Office Culture: Should Companies Allow Virtual Workdays?
The virtual workday is becoming more common in today’s fast-paced workforce, where many of your employees may have to do tasks outside of the office or simply work better from their home offices. Below are some pros and cons of virtual workdays to help you determine whether they are right for your company.
Pros of Virtual Workdays
- Reduces overhead costs – Your business won’t have to purchase as many desks if you instate a desk rotation. For example, you could allot 5 desks to a team of 10 people with the understanding that half of them will be taking a virtual workday on any given weekday. Your utilities may also go down if you have fewer people in the office running computers.
- Higher productivity and job satisfaction – When your employees are allowed to work from home certain days of the week, they are able to avoid commute times and costs, allowing them to begin work earlier and increase job satisfaction.
- Good work/life balance – When an employee is productive during a virtual workday, he or she can start work immediately in the morning (instead of spending an hour to get to work), choose to work through the day and finish their tasks early. When their job for the day is done, your employees are then free to spend time with family, do chores, run errands, etc. even if the workday isn’t over.
- Flexibility – If you have team members who have to be out of the office to do tasks for their job anyways, the option of virtual workdays provides a convenient layer of flexibility so they can get their jobs done. For example, if someone has to oversee production at a warehouse that’s right beside his or her apartment, it would be more efficient to take a virtual workday and work from home in-between hourly warehouse visits.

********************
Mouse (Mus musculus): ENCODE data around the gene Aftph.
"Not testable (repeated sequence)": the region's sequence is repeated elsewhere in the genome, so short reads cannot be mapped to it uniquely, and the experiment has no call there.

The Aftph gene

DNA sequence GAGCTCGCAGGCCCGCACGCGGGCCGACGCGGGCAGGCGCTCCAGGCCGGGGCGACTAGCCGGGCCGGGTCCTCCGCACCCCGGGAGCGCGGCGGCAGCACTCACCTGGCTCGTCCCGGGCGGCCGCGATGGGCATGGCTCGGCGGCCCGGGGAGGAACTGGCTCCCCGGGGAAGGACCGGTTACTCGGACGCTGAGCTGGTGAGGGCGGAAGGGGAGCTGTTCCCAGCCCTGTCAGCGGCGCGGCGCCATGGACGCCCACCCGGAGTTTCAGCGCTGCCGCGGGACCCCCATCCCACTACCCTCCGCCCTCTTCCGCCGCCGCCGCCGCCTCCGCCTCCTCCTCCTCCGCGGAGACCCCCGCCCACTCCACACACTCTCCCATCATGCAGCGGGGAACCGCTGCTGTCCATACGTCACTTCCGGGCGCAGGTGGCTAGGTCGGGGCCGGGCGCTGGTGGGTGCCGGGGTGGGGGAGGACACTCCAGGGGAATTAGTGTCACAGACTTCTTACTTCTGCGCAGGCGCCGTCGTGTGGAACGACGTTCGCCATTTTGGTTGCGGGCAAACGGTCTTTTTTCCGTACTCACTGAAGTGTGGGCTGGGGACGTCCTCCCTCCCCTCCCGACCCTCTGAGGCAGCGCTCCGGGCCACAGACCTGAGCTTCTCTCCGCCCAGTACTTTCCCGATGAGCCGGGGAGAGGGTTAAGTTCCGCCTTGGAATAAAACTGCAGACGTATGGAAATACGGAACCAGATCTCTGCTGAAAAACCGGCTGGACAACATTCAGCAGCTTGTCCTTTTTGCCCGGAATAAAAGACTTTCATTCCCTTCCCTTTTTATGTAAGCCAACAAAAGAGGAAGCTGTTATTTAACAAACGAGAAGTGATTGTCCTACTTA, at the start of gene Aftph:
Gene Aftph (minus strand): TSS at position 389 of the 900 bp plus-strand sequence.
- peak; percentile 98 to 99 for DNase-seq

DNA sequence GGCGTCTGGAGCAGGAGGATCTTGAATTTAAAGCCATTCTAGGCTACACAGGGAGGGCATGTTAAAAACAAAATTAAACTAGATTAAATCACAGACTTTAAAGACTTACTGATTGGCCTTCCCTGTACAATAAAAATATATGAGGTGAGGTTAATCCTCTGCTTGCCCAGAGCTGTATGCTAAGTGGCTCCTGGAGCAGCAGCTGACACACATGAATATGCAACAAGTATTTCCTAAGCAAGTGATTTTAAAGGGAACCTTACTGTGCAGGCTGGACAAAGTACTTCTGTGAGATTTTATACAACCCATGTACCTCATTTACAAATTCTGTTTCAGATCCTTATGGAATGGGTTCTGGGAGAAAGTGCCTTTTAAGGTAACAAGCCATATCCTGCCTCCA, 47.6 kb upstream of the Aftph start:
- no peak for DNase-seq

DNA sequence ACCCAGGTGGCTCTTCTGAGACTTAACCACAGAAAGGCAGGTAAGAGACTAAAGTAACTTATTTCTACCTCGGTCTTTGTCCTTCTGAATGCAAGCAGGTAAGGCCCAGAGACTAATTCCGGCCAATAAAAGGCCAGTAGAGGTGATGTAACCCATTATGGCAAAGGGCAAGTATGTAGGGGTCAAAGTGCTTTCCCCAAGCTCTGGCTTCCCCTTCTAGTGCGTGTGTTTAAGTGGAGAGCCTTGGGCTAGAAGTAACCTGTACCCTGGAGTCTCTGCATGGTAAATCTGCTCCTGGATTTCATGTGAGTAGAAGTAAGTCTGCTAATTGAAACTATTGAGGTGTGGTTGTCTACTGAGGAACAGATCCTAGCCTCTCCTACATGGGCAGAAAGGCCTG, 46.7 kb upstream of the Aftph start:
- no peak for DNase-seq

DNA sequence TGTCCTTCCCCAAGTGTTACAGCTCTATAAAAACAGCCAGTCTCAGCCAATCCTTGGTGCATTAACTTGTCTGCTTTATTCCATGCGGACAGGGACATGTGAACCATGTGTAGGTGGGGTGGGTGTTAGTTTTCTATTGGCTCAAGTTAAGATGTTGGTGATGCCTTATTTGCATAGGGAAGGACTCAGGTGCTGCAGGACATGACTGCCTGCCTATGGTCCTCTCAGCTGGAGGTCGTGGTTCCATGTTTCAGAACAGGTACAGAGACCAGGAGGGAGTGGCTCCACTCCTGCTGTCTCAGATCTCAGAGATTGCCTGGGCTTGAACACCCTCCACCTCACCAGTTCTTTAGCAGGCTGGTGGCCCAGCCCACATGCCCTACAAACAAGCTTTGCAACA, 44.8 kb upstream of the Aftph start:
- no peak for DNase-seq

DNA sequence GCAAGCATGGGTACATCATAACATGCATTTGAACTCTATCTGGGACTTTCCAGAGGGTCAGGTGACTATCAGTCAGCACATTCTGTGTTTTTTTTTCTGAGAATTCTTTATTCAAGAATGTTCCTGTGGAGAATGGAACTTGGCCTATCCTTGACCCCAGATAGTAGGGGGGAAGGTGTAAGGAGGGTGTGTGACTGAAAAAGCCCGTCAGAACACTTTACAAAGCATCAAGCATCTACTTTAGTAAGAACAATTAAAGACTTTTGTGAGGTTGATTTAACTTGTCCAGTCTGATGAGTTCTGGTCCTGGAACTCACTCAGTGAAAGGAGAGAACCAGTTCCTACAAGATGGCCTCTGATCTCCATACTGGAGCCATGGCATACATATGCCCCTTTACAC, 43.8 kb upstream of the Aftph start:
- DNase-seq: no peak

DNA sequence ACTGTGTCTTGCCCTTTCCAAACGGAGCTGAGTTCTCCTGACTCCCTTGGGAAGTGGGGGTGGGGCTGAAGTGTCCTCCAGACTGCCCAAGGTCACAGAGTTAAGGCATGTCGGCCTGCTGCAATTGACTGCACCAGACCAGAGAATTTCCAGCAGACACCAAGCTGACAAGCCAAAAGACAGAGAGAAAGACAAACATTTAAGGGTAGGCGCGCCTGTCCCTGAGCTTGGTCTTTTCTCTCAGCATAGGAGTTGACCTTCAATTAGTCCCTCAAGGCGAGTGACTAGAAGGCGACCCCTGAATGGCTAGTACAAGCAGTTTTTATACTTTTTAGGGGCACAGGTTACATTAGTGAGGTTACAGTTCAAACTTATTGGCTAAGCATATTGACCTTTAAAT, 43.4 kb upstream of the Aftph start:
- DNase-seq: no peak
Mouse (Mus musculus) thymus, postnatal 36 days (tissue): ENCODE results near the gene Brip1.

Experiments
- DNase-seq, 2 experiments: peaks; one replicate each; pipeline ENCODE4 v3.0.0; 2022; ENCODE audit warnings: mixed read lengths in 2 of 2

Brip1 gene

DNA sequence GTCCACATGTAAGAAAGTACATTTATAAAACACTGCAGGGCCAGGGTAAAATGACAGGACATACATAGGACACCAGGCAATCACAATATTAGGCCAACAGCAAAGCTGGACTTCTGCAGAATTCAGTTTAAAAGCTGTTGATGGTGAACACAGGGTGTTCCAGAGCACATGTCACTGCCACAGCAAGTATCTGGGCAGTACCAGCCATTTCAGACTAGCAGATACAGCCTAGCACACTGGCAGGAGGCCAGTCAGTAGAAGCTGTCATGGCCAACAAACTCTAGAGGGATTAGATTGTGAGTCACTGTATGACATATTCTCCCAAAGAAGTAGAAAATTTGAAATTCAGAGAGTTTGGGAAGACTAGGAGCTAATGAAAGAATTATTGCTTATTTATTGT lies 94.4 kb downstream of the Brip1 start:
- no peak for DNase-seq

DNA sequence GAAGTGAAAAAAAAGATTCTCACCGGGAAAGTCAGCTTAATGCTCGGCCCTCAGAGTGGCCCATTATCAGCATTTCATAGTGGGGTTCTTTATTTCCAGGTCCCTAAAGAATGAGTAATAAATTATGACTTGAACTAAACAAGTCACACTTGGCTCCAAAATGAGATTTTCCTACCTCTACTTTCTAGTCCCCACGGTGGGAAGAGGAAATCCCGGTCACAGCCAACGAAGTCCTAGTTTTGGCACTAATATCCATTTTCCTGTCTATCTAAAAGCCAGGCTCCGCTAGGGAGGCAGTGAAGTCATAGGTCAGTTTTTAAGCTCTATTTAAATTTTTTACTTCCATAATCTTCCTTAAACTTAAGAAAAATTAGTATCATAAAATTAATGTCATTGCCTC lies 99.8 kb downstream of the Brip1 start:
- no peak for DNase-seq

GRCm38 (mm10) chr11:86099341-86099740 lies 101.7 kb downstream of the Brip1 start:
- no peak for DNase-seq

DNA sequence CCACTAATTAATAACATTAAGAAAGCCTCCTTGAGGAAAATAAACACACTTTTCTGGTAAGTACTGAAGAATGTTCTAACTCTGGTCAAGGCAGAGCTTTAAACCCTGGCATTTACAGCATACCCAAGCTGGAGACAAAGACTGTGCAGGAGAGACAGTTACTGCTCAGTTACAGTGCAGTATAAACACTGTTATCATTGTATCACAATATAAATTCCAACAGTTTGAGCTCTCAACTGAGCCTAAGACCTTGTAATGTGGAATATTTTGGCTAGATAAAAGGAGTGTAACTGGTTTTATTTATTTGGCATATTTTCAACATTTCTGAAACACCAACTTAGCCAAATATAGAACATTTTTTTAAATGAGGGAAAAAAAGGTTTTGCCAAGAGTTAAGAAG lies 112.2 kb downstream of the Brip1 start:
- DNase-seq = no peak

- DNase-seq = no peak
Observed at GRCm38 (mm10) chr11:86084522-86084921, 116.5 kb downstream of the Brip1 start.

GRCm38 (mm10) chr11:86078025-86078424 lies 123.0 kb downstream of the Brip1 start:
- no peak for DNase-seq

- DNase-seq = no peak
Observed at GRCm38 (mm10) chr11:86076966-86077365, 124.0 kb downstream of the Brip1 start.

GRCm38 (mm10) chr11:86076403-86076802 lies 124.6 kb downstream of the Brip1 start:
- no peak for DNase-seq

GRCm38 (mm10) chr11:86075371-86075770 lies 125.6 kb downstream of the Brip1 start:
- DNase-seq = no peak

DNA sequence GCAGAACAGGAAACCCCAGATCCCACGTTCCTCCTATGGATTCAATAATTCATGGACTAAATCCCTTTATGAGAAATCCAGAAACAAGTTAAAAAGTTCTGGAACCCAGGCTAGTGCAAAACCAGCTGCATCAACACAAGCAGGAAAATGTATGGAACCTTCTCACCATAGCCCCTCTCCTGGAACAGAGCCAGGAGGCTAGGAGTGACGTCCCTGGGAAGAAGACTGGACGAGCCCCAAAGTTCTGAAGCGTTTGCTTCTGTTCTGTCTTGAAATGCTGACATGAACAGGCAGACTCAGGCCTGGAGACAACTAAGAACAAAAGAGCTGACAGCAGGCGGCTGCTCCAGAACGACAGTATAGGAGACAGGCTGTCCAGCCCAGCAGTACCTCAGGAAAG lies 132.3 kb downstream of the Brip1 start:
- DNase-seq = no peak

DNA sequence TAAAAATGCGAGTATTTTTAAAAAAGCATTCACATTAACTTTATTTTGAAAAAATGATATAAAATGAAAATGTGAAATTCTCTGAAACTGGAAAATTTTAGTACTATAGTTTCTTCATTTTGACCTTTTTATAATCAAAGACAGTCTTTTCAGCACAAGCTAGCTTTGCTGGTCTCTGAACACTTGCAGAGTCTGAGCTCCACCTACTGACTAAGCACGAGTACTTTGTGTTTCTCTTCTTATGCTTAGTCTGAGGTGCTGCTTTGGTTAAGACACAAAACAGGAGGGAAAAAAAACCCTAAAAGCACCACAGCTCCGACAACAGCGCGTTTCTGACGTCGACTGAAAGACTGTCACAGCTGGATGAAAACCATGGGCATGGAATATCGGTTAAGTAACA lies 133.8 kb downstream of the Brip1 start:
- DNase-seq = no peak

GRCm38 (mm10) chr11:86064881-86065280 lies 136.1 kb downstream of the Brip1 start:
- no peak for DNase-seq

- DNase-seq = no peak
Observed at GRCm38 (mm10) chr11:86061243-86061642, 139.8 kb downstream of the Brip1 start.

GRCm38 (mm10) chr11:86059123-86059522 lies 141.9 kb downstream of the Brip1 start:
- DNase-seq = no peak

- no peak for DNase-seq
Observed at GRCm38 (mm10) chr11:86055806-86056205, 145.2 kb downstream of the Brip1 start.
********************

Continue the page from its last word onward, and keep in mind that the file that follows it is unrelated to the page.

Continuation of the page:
Cons of Virtual Workdays
- Lack of human interaction – One of the most authentic ways for coworkers to bond is in person, during shared moments in the office like by the water cooler or out to lunch. If your company has a limited number of virtual workdays, then your employees still have a good chance to interact with one another, but depending on how schedules work out it’s unlikely to have everyone coordinating in the same space on the same day.
- Communication confusion – Sometimes it’s easier to just walk over to a desk and chat with someone directly, instead of having to send multiple emails trying to describe what you need done or if there’s an issue. When you have virtual workdays, there’s a chance that someone you want to speak to personally isn’t in the office that day, or vice versa.
- Unreliability – For virtual workdays to be successful, you must have employees who are responsible and reliable. You have to be able to trust these employees to get their jobs done without any supervision, and still produce high-quality work similar or better than what they would produce in the office. One of the dangers of virtual workdays comes when you hire unreliable employees who will waste their time during these virtual workdays and shirk their responsibilities.
A closing note: if you decide that your team is ready for a virtual workday or two during the week, be sure to invest in good collaboration and project management tools to keep your entire team on track and informed.
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